Are Genetically Modified Crops Good For Society?

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Tiffany Hummel English 301 Professor Shen 5/11/17 Are Genetically Modified Crops Good for Society? Genetically Modified (GM) foods are found in almost every food sold in groceries stores all over the United States. They can be found in packaged to even fresh fruits and vegetables. According to the Institute for Responsible Technology GM, major commodity crops such as corn and soybeans have found to be 90% or more to have been raised by a GM seed (Smith 1). They are genetically modified for many different reasons whether it is for more nutrients, a larger size or removal of pesticides. The problematic issue is that some believe that GM foods are too expensive, they effect human health or it is toxic to the environment. Ultimately, GM crops …show more content…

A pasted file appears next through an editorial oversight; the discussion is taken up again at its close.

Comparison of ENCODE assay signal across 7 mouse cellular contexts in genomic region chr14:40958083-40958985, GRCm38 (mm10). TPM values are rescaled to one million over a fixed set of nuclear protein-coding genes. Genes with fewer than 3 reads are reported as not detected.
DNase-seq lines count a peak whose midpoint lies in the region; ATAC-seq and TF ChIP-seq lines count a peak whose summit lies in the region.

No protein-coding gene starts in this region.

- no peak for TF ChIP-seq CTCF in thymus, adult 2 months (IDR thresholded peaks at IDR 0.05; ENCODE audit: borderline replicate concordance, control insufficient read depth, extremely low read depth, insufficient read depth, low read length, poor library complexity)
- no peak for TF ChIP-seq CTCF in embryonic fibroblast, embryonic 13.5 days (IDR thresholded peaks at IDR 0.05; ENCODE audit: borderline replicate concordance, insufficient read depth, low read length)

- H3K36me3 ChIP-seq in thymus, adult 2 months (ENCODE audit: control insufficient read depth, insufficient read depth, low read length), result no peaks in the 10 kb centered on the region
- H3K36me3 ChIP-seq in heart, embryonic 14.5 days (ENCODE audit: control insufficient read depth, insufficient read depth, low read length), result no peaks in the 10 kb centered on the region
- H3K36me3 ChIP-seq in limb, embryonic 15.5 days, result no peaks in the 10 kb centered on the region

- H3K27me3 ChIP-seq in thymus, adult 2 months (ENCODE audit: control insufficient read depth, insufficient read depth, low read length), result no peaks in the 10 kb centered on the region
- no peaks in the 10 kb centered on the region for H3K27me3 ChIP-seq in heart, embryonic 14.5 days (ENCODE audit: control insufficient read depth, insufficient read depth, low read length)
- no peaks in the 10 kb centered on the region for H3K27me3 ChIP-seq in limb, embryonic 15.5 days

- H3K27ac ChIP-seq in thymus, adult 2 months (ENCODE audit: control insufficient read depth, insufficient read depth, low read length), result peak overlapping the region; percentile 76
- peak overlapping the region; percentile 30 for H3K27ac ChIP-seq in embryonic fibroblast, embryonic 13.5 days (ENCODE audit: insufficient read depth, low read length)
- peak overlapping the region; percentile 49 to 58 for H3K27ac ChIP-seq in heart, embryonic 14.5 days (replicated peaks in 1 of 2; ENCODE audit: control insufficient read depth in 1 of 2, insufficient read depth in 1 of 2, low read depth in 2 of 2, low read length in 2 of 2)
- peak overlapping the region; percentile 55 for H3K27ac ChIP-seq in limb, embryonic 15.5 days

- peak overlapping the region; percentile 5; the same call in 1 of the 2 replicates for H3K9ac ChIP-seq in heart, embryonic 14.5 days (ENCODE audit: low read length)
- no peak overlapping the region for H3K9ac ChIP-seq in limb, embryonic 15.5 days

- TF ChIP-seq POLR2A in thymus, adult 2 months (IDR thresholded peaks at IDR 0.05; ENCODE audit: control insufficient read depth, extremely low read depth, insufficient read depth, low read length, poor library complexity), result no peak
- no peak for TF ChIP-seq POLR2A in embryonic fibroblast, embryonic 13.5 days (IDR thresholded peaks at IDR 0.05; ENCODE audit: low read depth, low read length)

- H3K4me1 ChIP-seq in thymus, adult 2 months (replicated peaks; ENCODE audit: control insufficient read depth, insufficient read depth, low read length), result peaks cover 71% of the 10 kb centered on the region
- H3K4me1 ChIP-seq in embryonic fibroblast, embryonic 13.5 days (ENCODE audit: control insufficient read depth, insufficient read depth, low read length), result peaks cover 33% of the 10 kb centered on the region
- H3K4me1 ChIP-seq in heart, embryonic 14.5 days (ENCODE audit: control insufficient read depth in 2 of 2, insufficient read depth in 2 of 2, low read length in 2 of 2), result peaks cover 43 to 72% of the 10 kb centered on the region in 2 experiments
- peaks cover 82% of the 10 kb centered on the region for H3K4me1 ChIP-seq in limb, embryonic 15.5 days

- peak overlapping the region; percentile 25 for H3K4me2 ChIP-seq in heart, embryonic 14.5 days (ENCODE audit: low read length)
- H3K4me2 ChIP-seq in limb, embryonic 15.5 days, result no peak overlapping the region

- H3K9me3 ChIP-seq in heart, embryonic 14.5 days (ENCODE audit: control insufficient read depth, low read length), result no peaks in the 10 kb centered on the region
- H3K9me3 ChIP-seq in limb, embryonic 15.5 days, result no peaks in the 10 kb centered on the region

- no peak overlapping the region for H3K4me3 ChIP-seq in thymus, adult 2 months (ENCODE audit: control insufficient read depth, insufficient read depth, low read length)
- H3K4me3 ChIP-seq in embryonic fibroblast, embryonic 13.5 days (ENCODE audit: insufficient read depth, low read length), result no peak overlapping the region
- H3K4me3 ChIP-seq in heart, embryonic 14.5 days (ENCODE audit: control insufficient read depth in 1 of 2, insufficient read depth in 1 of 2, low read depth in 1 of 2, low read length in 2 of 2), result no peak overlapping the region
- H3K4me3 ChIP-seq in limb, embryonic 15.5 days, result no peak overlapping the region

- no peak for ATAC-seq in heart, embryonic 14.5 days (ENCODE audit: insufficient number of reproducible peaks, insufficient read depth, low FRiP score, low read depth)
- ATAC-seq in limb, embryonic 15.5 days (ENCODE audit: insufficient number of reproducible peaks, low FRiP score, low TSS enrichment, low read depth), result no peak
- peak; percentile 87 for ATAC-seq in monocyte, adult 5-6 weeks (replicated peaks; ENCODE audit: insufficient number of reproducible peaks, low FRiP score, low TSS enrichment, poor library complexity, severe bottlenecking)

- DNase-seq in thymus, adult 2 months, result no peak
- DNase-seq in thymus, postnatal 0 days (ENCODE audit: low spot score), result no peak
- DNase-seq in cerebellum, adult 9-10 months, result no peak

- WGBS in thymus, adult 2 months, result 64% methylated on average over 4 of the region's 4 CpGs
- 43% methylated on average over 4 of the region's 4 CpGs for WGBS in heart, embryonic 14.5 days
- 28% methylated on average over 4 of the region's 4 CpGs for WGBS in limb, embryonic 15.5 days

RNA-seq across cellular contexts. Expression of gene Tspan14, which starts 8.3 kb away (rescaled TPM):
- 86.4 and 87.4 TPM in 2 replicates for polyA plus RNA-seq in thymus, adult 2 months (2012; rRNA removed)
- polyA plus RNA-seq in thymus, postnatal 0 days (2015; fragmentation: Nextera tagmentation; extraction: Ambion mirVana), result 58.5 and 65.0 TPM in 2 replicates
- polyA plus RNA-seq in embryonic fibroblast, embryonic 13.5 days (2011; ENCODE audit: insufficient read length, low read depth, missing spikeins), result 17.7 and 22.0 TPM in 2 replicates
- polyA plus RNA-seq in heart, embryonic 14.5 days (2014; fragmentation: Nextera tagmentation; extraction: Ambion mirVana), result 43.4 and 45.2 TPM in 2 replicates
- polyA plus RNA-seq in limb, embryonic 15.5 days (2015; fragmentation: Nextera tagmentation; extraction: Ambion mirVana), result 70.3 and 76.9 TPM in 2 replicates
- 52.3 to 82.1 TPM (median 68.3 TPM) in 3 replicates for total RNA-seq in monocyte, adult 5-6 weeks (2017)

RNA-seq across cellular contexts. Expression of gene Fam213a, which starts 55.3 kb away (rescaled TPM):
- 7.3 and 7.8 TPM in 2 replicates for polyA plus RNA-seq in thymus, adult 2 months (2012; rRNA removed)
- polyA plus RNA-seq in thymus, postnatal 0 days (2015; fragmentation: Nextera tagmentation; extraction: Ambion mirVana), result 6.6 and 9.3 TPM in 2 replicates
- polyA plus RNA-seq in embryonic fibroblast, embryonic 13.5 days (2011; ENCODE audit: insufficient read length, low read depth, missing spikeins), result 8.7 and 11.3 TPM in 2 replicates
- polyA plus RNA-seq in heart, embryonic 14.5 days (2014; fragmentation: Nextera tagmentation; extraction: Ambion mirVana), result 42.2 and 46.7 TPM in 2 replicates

Bt is a soil-dwelling bacterium, commonly used as a biological pesticide which is naturally found in the gut of caterpillars (GMO Food Safety 1). Today GM plants are now made with other plants instead. A newer method, referred to as "transgenomics", does not involve DNA marking or insertions. Basically it is cross-breeding plants of the same species. Scientists believe certain traits are created not only by a particular gene, but by the way groups of genes interact with each other (Om Organics). The most beneficial aspect of transgenic technology is now also being used to remove the allergens such as from peanuts, one of most serious causes of food allergy. So why are is there a huge argument against GM crops if they are helping society? In my opinion, GM crops do more help than harm because positive results are found in the economy, human health, and the environment due to new improving advancements in research. To start with my argument a common misconception is that producing GM crops can cost more than to buy them. Another benefit of GM crops is that it has caused global reduction in pesticide spraying by 581 million kg between 1996 and 2014 (Staropoli 1). As a result of reducing pesticide spraying, it decreases the amount of money being used to manufacture the pesticides and the loss of pest infestations on crops such as corn and cotton. Much of the economic boom throughout the GM

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